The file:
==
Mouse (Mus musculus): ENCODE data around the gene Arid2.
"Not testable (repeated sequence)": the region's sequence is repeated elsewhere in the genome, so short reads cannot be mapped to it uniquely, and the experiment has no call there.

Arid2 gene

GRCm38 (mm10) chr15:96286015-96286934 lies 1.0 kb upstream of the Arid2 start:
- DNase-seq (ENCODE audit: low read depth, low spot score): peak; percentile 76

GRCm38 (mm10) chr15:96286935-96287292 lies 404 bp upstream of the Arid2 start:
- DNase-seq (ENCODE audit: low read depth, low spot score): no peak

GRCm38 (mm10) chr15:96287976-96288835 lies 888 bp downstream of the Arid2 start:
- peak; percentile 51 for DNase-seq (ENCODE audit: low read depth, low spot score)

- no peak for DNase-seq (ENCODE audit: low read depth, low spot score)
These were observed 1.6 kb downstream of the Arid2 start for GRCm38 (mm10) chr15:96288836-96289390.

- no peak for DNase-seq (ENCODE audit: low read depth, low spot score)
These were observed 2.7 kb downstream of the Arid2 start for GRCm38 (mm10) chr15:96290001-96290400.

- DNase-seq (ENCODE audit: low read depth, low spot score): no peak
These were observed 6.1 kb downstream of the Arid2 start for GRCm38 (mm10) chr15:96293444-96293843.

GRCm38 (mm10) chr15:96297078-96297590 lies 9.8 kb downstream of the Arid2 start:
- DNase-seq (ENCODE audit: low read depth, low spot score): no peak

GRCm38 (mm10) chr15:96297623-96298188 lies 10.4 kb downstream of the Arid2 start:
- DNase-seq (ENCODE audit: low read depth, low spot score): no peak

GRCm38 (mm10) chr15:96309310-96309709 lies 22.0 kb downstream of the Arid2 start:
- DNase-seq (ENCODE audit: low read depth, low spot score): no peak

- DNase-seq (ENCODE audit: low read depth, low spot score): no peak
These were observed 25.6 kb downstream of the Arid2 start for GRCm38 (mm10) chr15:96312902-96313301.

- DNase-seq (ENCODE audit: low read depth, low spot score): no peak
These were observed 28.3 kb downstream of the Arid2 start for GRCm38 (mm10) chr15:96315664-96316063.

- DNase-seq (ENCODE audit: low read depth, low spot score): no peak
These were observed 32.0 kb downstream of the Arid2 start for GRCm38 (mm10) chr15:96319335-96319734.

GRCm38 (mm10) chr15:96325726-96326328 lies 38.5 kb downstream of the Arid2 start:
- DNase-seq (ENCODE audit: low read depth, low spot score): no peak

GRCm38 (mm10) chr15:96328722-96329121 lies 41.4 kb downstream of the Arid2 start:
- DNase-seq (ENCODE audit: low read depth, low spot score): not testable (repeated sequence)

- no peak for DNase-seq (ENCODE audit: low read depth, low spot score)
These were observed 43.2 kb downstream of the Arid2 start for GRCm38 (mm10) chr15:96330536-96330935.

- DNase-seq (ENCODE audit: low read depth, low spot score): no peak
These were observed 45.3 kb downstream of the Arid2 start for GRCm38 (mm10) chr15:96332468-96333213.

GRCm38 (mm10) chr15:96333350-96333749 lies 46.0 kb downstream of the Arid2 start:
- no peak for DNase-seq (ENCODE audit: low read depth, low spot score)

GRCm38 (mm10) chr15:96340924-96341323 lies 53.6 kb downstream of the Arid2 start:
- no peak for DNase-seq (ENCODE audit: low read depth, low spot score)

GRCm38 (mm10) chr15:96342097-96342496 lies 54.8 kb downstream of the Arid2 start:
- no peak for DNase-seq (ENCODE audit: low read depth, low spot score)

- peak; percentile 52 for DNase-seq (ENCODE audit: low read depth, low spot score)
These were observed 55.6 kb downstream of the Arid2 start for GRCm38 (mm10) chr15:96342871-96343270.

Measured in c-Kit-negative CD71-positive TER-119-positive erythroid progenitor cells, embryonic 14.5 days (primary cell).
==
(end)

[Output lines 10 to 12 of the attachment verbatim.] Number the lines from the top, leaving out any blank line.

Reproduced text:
- no peak for DNase-seq (ENCODE audit: low read depth, low spot score)
These were observed 1.6 kb downstream of the Arid2 start for GRCm38 (mm10) chr15:96288836-96289390.

- no peak for DNase-seq (ENCODE audit: low read depth, low spot score)